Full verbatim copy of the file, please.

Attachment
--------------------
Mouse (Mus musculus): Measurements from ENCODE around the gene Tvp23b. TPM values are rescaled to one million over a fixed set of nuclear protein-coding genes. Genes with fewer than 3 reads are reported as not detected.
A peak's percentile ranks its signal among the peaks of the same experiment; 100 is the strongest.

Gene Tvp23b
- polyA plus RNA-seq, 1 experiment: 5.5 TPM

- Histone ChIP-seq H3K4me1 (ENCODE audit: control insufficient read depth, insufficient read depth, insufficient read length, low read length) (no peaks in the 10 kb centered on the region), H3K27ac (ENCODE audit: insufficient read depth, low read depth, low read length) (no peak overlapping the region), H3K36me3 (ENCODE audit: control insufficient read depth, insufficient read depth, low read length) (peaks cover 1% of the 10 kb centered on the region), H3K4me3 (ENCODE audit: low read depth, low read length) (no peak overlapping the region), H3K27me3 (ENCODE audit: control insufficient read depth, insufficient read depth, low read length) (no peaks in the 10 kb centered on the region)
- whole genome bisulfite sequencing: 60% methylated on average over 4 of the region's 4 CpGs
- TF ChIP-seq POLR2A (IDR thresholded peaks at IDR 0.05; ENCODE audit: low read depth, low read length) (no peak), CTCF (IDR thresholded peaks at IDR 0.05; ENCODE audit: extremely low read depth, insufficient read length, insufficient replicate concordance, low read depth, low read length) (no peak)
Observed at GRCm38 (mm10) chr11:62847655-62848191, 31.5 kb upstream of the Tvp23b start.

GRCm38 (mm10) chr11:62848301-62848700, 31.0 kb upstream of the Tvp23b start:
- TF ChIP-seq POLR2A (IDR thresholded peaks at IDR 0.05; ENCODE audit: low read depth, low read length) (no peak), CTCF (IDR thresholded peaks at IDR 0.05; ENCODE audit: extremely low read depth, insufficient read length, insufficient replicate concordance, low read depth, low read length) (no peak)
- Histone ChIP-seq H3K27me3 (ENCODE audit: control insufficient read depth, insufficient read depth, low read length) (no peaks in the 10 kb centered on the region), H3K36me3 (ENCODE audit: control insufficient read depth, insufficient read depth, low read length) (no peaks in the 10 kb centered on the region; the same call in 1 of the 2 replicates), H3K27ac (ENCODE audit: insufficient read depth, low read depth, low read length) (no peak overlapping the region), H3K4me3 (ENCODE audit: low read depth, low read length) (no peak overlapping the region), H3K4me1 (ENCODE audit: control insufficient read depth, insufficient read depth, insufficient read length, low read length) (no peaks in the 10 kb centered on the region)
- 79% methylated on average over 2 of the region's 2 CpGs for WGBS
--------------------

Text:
Mouse (Mus musculus): Measurements from ENCODE around the gene Tvp23b. TPM values are rescaled to one million over a fixed set of nuclear protein-coding genes. Genes with fewer than 3 reads are reported as not detected.
A peak's percentile ranks its signal among the peaks of the same experiment; 100 is the strongest.

Gene Tvp23b
- polyA plus RNA-seq, 1 experiment: 5.5 TPM

- Histone ChIP-seq H3K4me1 (ENCODE audit: control insufficient read depth, insufficient read depth, insufficient read length, low read length) (no peaks in the 10 kb centered on the region), H3K27ac (ENCODE audit: insufficient read depth, low read depth, low read length) (no peak overlapping the region), H3K36me3 (ENCODE audit: control insufficient read depth, insufficient read depth, low read length) (peaks cover 1% of the 10 kb centered on the region), H3K4me3 (ENCODE audit: low read depth, low read length) (no peak overlapping the region), H3K27me3 (ENCODE audit: control insufficient read depth, insufficient read depth, low read length) (no peaks in the 10 kb centered on the region)
- whole genome bisulfite sequencing: 60% methylated on average over 4 of the region's 4 CpGs
- TF ChIP-seq POLR2A (IDR thresholded peaks at IDR 0.05; ENCODE audit: low read depth, low read length) (no peak), CTCF (IDR thresholded peaks at IDR 0.05; ENCODE audit: extremely low read depth, insufficient read length, insufficient replicate concordance, low read depth, low read length) (no peak)
Observed at GRCm38 (mm10) chr11:62847655-62848191, 31.5 kb upstream of the Tvp23b start.

GRCm38 (mm10) chr11:62848301-62848700, 31.0 kb upstream of the Tvp23b start:
- TF ChIP-seq POLR2A (IDR thresholded peaks at IDR 0.05; ENCODE audit: low read depth, low read length) (no peak), CTCF (IDR thresholded peaks at IDR 0.05; ENCODE audit: extremely low read depth, insufficient read length, insufficient replicate concordance, low read depth, low read length) (no peak)
- Histone ChIP-seq H3K27me3 (ENCODE audit: control insufficient read depth, insufficient read depth, low read length) (no peaks in the 10 kb centered on the region), H3K36me3 (ENCODE audit: control insufficient read depth, insufficient read depth, low read length) (no peaks in the 10 kb centered on the region; the same call in 1 of the 2 replicates), H3K27ac (ENCODE audit: insufficient read depth, low read depth, low read length) (no peak overlapping the region), H3K4me3 (ENCODE audit: low read depth, low read length) (no peak overlapping the region), H3K4me1 (ENCODE audit: control insufficient read depth, insufficient read depth, insufficient read length, low read length) (no peaks in the 10 kb centered on the region)
- 79% methylated on average over 2 of the region's 2 CpGs for WGBS